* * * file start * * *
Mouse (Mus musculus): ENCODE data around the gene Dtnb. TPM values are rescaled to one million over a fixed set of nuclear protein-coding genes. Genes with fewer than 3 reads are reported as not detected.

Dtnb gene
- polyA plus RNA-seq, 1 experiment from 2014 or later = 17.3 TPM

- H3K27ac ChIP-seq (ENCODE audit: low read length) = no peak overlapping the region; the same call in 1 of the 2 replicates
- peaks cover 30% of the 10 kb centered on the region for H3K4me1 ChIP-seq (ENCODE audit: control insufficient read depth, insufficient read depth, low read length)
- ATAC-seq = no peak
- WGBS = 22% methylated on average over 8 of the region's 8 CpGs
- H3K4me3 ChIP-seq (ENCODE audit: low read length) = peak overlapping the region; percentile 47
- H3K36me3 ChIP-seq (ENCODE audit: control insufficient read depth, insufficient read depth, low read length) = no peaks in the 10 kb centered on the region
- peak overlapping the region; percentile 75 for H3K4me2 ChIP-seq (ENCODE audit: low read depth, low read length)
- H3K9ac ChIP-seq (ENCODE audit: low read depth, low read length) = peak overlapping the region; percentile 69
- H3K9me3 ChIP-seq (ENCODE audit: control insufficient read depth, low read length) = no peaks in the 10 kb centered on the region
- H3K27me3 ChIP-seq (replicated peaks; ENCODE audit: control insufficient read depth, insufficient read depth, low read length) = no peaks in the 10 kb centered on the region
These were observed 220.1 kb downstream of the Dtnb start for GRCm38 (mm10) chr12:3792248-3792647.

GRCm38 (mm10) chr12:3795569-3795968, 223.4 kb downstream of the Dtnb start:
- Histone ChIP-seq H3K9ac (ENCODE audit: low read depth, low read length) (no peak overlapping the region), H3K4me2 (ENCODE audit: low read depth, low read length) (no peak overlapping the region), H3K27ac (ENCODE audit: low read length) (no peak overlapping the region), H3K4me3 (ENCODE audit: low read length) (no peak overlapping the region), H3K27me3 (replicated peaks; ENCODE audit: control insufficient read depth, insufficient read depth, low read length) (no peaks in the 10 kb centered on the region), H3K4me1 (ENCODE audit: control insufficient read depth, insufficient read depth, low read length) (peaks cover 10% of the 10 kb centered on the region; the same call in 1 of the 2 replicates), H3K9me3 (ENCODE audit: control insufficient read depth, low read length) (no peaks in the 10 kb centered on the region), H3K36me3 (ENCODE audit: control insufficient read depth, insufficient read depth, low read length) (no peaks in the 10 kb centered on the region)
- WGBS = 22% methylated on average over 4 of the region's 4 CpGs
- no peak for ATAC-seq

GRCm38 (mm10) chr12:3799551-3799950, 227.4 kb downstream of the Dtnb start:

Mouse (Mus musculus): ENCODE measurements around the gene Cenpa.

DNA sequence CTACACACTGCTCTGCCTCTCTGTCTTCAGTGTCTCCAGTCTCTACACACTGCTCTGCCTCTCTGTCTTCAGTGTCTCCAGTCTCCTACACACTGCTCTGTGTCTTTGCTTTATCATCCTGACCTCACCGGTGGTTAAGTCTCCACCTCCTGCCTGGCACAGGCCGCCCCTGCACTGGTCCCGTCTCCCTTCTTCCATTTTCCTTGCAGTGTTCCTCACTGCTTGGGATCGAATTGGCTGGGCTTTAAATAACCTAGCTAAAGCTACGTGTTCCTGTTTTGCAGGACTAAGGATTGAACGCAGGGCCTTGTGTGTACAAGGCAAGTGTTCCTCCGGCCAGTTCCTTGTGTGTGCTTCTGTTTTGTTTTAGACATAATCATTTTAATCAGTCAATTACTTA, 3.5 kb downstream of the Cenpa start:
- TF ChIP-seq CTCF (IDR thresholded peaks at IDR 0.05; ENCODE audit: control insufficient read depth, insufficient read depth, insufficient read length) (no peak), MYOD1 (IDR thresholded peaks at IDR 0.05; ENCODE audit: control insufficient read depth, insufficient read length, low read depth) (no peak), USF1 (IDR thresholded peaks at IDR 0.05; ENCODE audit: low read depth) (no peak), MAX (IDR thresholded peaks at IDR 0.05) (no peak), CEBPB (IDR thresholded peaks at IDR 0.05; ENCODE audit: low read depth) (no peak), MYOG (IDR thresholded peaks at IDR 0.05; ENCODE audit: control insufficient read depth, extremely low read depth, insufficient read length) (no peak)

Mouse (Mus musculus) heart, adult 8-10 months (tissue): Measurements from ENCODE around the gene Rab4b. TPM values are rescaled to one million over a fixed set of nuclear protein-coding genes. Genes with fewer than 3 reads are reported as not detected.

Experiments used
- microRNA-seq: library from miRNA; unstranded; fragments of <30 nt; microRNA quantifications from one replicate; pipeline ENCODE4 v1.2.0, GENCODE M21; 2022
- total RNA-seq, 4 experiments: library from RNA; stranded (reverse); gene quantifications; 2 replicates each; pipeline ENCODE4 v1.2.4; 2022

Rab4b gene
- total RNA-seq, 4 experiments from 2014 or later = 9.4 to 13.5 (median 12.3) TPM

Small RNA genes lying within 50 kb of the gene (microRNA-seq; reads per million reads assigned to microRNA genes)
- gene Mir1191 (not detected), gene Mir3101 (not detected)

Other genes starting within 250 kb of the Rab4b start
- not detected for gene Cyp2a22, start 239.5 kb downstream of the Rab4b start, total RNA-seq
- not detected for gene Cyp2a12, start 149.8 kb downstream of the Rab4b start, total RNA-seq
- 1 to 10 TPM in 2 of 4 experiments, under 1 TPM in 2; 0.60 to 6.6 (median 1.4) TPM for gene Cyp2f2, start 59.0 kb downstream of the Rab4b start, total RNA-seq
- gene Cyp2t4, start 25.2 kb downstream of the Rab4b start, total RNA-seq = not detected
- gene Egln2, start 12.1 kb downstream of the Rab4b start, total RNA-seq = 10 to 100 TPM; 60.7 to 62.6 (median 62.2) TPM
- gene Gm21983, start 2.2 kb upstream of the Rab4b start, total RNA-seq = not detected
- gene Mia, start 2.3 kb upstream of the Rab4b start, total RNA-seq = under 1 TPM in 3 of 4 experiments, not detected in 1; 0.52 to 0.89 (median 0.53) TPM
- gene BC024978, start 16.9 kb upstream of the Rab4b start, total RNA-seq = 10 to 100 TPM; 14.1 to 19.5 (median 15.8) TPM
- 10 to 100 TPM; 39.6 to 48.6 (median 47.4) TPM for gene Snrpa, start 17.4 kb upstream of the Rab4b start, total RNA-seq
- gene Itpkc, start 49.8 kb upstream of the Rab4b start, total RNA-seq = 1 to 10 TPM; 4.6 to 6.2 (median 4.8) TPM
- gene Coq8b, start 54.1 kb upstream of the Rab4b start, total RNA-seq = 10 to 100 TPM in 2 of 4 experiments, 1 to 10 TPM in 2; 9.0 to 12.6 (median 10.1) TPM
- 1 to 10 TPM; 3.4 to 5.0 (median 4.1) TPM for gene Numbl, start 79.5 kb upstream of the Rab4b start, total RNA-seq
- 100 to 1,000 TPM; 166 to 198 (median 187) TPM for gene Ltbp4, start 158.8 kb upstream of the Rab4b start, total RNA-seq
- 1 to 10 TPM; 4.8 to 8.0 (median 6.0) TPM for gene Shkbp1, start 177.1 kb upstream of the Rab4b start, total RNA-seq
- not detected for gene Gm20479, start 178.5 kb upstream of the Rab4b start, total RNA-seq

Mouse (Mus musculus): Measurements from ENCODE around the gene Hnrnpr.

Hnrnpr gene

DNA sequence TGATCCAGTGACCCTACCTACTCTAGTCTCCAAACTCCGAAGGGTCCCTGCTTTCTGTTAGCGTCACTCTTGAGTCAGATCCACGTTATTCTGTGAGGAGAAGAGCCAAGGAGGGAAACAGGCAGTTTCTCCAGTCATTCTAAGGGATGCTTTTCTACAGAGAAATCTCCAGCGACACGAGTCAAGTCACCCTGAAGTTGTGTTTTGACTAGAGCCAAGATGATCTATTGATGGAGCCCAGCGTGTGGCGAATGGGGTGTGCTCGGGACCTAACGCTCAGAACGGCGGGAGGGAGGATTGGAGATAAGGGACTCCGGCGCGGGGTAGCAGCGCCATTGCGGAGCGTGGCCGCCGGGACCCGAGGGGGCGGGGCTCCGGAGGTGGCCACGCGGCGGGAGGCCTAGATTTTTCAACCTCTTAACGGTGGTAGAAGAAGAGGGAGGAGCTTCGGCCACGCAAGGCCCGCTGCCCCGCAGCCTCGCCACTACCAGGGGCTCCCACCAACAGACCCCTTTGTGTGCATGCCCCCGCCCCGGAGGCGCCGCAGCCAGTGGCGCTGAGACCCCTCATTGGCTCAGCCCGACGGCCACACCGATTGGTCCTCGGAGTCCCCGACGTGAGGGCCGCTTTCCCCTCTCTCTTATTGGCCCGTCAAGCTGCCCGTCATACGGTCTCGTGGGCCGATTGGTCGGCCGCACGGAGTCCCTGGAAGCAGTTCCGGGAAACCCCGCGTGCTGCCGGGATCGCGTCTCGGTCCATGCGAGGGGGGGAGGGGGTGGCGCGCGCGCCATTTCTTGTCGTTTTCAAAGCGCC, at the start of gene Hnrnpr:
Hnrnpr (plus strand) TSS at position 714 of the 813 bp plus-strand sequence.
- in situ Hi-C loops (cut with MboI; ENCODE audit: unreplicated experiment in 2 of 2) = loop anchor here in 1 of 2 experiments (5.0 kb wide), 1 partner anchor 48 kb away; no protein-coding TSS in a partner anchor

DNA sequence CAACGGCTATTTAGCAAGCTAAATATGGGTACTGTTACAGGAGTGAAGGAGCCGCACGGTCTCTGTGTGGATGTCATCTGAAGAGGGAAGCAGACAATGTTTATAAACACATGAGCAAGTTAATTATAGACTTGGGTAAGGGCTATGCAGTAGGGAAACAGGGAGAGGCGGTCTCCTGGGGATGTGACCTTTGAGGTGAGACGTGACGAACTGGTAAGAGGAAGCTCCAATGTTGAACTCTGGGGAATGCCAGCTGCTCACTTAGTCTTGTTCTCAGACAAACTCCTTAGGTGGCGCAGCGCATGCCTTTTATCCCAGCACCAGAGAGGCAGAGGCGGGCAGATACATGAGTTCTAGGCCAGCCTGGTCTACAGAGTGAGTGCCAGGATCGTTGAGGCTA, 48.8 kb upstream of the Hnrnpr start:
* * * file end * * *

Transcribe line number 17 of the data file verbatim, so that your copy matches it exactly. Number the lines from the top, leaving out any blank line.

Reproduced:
- WGBS = 22% methylated on average over 4 of the region's 4 CpGs